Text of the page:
The Urantia Book
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A Synopsis of Paper 173: Monday in Jerusalem

Priests in Jerusalem profited enormously from businesses in the temple courtyards. Many worshipers bought overpriced sacrificial animals guaranteed to pass the required pre‑sacrifice inspection. Extensive amounts of foreign currencies were converted because shekels were required for the temple head tax; moneychangers charged thirteen cents for each ten‑cent coin.

On Monday morning Jesus and the apostles arrived at the temple to preach. As Jesus began, a hundred steer bellowed as they were led through the courtyard and a violent argument arose at the table of one of the money lenders.

To the amazement of the apostles, Jesus stepped down from the teaching platform, took a whip from the boy who was driving the steer, and drove the cattle from the temple. He then opened all of the pens and released the other animals while the assembled crowds began to overturn the lenders' tables. In less than five minutes, all commercial activity in the temple ceased.

This cleansing of the temple discloses the Master's attitude toward the commercialization of  religion, as well as his disdain for all forms of unfairness at the expense of the poor and the unlearned. This episode also demonstrates that Jesus did not disapprove of  the employment of force against the unfair practices of unjust minorities who entrench themselves behind political, financial, or ecclesiastical power. Shrewd, wicked, and designing men are not to be permitted to organize themselves for the exploitation and oppression of others.

By the time Roman guards arrived, the temple was calm. Jesus was preaching, "You have this day witnessed that which is written in the Scriptures: 'My house shall be called a house of prayer for all nations, but you have made it a den of robbers.'" The apostles were so stunned by their Master's actions that they could only watch in amazement.

When the priests heard the news, they were dumbfounded; they were more determined than ever to destroy Jesus. The priests agreed that Jesus must be destroyed but were unwilling to arrest him publicly. They decided to attempt to discredit him in front of his audience.

A group of priests asked Jesus who had given him authority to do the things he did. Jesus answered with a question, asking them whether John the Baptist got his authority from heaven or from men. The elders found themselves confused. If they answered "from heaven", Jesus would be able to logically ask why they did not believe in him. If they answered "from men", they were afraid that the crowd would turn on them, because people generally believed that John was a prophet. So they were compelled to express no opinion, and answered that they didn't know. And Jesus said, "Neither will I tell you by what authority I do these things." The Sadducees and the Pharisees asked no more questions that day.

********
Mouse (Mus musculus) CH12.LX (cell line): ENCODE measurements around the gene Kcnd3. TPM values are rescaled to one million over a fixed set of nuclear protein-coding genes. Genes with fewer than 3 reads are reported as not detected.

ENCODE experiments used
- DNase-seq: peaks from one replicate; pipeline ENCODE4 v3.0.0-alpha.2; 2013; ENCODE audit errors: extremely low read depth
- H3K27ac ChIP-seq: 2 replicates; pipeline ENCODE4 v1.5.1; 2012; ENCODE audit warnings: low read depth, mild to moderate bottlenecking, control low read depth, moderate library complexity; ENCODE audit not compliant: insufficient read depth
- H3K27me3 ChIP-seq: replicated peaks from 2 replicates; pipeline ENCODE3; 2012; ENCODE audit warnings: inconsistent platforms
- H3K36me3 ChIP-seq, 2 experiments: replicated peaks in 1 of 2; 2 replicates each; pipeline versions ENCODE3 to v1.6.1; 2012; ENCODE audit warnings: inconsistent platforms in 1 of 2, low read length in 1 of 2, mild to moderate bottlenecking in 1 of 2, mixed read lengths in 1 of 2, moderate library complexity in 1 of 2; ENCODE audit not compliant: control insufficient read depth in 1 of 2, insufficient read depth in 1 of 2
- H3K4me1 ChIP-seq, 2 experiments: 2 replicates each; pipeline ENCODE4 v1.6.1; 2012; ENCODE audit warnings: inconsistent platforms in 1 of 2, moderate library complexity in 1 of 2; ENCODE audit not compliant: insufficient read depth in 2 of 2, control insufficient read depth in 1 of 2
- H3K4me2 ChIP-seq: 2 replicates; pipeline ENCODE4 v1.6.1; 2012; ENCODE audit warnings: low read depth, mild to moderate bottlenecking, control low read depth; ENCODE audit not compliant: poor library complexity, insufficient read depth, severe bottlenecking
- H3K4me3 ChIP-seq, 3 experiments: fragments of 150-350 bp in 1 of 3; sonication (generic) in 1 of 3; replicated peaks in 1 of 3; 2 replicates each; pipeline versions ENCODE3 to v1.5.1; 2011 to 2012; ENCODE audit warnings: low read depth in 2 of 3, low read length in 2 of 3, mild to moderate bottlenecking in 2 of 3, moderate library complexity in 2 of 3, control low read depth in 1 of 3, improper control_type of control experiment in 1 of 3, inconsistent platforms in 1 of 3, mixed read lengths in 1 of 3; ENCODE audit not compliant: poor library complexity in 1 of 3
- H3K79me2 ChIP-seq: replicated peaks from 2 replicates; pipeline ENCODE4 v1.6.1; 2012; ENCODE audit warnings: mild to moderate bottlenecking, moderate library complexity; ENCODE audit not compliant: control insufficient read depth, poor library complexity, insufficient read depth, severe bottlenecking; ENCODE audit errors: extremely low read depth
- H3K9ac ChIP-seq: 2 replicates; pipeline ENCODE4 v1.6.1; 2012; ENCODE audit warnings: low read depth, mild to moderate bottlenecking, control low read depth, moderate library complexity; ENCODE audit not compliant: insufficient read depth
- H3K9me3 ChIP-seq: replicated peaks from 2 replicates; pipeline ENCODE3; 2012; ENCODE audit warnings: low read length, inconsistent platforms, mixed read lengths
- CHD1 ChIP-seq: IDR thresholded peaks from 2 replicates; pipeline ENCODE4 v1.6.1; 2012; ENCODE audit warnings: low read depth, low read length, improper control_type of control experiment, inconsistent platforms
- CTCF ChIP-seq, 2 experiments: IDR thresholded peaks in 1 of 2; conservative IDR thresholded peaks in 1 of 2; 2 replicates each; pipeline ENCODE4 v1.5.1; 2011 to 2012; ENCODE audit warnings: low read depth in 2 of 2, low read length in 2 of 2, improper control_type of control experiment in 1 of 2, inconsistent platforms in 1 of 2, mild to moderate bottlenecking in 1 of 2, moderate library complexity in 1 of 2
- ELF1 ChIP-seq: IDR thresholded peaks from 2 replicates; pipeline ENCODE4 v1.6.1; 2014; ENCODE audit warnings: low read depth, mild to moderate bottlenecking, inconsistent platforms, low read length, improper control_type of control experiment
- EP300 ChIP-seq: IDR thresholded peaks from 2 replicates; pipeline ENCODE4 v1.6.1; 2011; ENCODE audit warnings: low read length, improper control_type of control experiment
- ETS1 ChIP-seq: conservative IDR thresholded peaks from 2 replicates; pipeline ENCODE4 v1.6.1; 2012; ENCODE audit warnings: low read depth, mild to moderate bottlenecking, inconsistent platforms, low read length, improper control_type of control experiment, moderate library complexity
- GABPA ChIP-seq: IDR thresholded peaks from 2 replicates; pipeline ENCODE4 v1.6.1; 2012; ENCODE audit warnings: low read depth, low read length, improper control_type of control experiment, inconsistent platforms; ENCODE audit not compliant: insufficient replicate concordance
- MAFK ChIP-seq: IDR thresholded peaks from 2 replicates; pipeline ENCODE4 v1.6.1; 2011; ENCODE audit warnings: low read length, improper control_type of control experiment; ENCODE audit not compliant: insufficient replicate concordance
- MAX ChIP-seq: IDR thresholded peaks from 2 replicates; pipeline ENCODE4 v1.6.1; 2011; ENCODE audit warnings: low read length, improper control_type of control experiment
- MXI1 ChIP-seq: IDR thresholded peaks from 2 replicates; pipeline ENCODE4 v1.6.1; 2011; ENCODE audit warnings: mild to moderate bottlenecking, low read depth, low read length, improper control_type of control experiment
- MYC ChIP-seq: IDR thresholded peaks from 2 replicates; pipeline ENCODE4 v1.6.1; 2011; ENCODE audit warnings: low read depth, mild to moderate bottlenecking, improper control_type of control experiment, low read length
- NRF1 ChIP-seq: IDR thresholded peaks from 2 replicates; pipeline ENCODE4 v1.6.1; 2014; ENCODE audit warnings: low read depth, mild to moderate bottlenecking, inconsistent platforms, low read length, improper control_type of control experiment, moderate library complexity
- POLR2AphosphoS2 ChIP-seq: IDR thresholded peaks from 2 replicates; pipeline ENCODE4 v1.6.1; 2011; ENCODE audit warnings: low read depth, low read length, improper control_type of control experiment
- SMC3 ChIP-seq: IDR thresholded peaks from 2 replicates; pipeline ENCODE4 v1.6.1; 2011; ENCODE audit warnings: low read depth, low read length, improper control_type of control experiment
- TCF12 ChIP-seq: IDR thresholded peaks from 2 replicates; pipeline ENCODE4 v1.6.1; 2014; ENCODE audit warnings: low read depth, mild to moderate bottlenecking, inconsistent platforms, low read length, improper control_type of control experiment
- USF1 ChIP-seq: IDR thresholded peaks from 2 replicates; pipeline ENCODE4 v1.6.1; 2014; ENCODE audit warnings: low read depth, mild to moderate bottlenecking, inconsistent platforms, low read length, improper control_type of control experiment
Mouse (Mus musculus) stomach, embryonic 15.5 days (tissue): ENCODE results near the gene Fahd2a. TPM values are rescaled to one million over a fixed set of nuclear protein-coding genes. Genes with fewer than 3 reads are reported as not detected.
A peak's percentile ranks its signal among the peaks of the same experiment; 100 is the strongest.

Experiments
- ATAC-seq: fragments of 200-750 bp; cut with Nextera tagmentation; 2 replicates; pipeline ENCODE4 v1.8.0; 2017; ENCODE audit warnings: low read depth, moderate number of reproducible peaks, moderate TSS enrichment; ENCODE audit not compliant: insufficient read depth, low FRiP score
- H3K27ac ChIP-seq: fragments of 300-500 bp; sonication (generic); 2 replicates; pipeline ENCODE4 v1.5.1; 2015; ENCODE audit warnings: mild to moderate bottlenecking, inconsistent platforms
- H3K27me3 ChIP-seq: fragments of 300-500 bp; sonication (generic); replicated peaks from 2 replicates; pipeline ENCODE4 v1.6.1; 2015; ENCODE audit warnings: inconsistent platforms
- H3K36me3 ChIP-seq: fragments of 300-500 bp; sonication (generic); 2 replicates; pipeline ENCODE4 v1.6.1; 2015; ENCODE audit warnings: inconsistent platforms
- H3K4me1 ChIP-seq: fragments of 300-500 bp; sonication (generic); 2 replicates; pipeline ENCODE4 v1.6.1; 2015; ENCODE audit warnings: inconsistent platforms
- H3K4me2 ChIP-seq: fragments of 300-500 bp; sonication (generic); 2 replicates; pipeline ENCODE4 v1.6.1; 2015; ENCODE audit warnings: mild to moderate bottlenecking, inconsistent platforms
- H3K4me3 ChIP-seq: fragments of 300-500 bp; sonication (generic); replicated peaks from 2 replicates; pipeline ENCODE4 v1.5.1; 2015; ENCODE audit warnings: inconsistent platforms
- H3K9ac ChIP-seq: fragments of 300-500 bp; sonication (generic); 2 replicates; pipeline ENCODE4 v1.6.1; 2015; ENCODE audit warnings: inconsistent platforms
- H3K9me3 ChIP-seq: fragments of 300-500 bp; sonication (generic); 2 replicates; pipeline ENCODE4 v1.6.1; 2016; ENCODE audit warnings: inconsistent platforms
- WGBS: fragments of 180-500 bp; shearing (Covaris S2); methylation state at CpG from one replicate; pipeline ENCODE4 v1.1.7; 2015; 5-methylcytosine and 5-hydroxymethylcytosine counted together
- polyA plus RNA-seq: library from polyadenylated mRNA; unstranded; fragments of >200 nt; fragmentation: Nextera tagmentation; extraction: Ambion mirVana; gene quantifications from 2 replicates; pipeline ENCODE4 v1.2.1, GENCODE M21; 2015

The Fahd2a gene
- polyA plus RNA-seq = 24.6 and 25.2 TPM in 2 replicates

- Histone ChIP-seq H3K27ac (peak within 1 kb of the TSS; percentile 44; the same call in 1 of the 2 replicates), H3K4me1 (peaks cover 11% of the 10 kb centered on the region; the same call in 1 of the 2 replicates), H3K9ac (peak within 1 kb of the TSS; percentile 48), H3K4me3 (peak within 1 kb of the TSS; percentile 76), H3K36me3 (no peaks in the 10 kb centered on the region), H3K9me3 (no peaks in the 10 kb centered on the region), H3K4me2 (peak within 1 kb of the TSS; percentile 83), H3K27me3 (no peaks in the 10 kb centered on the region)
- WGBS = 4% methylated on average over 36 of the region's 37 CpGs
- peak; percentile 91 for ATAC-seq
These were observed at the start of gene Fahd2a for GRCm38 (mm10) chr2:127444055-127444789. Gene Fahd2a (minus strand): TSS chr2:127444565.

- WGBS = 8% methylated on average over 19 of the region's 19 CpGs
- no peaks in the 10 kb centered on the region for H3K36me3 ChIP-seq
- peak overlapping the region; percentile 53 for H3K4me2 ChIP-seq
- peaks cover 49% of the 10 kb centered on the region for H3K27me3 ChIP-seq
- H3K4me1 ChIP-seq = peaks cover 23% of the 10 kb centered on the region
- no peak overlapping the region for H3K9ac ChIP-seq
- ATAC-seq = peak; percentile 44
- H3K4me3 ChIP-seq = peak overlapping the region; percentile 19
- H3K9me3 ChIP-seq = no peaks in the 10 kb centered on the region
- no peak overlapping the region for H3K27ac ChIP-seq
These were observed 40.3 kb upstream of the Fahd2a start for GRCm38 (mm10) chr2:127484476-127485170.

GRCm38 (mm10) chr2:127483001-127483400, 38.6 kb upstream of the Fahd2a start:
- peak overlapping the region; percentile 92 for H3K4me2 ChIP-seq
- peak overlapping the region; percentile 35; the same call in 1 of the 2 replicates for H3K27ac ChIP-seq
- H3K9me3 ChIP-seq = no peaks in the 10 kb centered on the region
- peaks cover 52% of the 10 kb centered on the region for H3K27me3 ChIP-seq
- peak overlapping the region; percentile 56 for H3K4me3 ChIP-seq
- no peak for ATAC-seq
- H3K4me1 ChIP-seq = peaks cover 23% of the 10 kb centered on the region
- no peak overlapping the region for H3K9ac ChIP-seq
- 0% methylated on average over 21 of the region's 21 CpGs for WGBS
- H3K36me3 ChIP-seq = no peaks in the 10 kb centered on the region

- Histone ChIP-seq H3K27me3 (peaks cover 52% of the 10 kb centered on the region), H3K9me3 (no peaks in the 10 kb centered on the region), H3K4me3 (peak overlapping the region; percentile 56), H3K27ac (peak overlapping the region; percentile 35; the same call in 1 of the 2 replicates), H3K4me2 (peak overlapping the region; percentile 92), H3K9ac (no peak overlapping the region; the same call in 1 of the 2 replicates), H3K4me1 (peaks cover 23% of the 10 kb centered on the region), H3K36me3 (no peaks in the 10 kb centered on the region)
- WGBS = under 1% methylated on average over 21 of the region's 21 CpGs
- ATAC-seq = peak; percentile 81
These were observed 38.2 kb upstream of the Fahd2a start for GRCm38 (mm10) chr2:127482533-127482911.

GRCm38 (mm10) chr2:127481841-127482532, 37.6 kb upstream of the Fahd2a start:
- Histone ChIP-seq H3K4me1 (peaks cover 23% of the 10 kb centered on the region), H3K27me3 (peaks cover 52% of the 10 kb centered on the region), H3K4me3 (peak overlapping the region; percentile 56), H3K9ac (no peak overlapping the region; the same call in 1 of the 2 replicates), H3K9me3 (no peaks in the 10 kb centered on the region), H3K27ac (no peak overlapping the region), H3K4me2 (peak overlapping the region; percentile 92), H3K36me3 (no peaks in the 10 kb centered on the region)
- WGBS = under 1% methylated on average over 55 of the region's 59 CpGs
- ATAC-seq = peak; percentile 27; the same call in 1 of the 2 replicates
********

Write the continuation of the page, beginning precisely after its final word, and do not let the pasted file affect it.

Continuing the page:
While the priests lingered, Jesus told a parable about a landowner with two sons. The landowner asked one son to work in the vineyard. At first the son refused, but after his father left, this son repented and went to work. The landowner also asked the second son to work, and he agreed, but when his father left, he didn't work. Jesus asked, "Which of these sons really did his father's will? .now do I declare that the publicans and harlots, even though they appear to refuse the call to repentance, shall see the error of their way and go on into the kingdom of God before you, who make great pretensions of serving the Father in heaven while you refuse to do the works of the Father."

The Master told another story about a man who rented his vineyard out to tenants. When he sent servants to collect the rent payment, the tenants beat the servants and sent them away empty-handed. Repeated attempts by the lord's servants to collect the rent failed. His favorite steward and his son were sent, and the tenants killed them both. Jesus asked the people to imagine what the lord would do to these wicked tenants. Some of them understood that this parable referred to the Jewish nation's rejection of Jesus and the prophets.

Jesus then told the parable of the wedding feast. A king sent messengers to invite guests to a feast celebrating his son's wedding, but the guests didn't come. Some guests openly rebelled against the king, killing his messengers. The king ordered his armies to destroy the rebels. He then sent his servants out to gather people, good and bad, rich and poor, to fill the wedding hall. When the king entered the hall he saw a man without a wedding garment. This surprised the king, who had provided the wedding garments for free. The unprepared man was cast out and the king said, "I will have none here except those who delight to accept my invitation, and who do me the honor to wear those guest garments so freely provided for all."

A man asked Jesus what sign the Master would give to prove that he was truly the Son of God. Jesus said, pointing at his own body, "Destroy this temple, and in three day I will raise it up." But they did not understand him. Even the apostles did not understand until after his resurrection.

As they made their way out of the city that afternoon, the apostles sensed that something of tragic import was about to happen.

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